Martha was born on June 2, 1731 in Virginia. At the age of 18, she married Daniel Parke Custis, a wealthy plantation owner twenty years her senior. They lived at White House Plantation (coincidentally the same name as the future presidential dwelling). Although they had four children together, only two survived to young adulthood: John Parke Custis and Martha Parke Custis. According to the Mount Vernon Ladie’s Association, the children’s great-grandfather had imposed a strict condition on inheritance: only children bearing the name “Parke” as part of their given name would receive a portion of the family estate.
By age 26, Martha was a young widow. Along with raising her children, she managed 17,500 acres of land and 300 slaves. As a shrewd businesswoman, she bargained with merchants over tobacco prices and managed her late husband’s estate. After her first husband’s death, she was courted by another wealthy planter named Charles Carter and a colonel named George Washington. Obviously, she chose the latter. They were married on January 6, 1759.
During the War of Independence, Martha often visited the encampments and encouraged the morale of the soldiers. She spent the winter of 1775 in Cambridge, Massachusetts, and in the spring of 1776, she followed her devoted husband to New York. In the spring of 1777, she arrived at his headquarters in Morristown, New Jersey, but she returned to Mount Vernon for the summer. The next winter she joined the beleaguered commander at the bitterly cold and miserable Valley Forge encampment, and later she suffered along side him during war campaigns in New Jersey, New York, Pennsylvania, and Maryland.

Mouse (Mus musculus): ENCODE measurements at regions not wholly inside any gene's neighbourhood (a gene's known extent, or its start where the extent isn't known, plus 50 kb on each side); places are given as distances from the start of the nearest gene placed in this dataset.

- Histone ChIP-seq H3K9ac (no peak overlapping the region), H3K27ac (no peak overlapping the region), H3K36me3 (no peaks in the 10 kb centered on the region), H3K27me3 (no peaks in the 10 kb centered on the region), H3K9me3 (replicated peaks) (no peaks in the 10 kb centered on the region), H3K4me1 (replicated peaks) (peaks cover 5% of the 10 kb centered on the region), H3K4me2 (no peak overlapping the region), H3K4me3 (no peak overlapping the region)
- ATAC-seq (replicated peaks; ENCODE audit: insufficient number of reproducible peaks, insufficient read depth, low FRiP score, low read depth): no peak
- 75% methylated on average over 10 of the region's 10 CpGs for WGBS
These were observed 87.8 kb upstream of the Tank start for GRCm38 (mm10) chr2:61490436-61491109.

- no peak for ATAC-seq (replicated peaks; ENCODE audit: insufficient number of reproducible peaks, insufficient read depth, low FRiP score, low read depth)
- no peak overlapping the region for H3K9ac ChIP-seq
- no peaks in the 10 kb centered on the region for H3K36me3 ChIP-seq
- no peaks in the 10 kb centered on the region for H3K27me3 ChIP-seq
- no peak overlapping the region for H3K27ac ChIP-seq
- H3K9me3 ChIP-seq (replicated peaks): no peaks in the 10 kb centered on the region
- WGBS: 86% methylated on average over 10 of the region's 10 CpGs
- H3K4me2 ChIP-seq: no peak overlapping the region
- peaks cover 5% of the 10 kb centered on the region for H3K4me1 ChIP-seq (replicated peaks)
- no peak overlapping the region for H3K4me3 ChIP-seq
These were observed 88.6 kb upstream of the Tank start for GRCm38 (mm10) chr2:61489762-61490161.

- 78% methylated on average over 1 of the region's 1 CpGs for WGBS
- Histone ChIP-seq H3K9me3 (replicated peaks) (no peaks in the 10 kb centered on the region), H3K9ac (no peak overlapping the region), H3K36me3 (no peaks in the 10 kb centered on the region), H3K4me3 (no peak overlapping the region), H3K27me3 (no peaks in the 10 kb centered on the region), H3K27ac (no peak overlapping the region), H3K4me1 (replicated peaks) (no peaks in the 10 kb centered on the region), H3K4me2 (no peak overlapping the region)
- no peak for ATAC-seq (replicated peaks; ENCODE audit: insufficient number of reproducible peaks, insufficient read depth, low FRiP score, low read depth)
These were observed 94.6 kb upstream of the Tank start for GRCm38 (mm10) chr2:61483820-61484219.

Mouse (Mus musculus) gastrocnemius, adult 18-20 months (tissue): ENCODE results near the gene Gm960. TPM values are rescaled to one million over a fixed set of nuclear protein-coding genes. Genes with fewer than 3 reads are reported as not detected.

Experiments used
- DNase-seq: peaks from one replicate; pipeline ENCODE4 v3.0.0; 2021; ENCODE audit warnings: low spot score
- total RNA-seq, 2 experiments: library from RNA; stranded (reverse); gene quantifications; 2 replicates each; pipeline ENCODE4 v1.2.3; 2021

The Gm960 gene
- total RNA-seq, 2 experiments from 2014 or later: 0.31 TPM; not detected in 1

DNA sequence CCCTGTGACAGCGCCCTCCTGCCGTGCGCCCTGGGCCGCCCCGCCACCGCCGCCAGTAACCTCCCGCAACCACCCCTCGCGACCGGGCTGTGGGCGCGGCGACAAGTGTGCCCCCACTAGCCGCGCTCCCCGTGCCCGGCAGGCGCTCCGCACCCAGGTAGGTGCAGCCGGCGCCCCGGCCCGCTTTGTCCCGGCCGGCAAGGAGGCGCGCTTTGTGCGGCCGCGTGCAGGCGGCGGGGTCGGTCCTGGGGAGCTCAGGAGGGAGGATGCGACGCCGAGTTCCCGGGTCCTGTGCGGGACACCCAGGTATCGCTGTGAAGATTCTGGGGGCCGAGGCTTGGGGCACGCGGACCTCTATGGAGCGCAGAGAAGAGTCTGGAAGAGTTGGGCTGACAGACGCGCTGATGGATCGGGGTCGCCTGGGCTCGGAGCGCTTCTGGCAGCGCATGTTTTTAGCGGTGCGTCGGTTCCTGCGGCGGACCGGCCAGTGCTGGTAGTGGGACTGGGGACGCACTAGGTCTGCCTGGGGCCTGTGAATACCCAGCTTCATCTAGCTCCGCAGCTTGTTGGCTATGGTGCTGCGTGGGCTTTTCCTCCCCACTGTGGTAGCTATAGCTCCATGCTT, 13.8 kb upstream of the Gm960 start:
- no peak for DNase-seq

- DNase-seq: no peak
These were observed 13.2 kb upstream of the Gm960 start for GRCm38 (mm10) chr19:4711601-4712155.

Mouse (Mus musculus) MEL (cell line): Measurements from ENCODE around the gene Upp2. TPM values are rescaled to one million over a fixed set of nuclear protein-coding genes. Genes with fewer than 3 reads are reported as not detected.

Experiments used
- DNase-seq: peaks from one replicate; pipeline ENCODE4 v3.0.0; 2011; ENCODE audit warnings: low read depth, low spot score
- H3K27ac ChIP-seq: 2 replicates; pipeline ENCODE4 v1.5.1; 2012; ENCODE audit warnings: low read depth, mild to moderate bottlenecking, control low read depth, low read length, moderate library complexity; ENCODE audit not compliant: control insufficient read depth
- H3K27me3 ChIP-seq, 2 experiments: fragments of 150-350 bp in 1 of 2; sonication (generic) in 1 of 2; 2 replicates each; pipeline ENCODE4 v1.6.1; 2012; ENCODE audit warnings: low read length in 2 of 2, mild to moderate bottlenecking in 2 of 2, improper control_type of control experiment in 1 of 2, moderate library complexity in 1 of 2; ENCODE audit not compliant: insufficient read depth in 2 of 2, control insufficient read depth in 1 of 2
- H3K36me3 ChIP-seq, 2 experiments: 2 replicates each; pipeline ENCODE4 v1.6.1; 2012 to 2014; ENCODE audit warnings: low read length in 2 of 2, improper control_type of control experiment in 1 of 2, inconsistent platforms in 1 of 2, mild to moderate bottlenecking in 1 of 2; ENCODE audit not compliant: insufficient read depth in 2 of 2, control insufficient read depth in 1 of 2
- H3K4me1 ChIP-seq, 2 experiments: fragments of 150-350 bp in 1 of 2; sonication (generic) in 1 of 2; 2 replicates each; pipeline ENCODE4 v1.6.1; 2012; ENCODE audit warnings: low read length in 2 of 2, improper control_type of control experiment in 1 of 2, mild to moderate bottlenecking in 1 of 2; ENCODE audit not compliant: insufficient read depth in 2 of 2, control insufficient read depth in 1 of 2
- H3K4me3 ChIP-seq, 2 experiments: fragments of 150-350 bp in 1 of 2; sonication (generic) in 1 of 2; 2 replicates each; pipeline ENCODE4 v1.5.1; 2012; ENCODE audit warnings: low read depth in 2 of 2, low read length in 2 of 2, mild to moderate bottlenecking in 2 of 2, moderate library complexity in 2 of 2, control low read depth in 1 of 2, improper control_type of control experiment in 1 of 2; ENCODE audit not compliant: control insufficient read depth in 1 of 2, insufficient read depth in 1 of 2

After her son John Parke Custis died of fever, she raised his children Eleanor Parke Custis and George Washington Parke Custis at Mount Vernon. Martha’s health, always somewhat precarious, declined after George Washington’s death in 1799. Two and a half years after the greatest American passed away, Martha died on May 22, 1802 at the age of 70.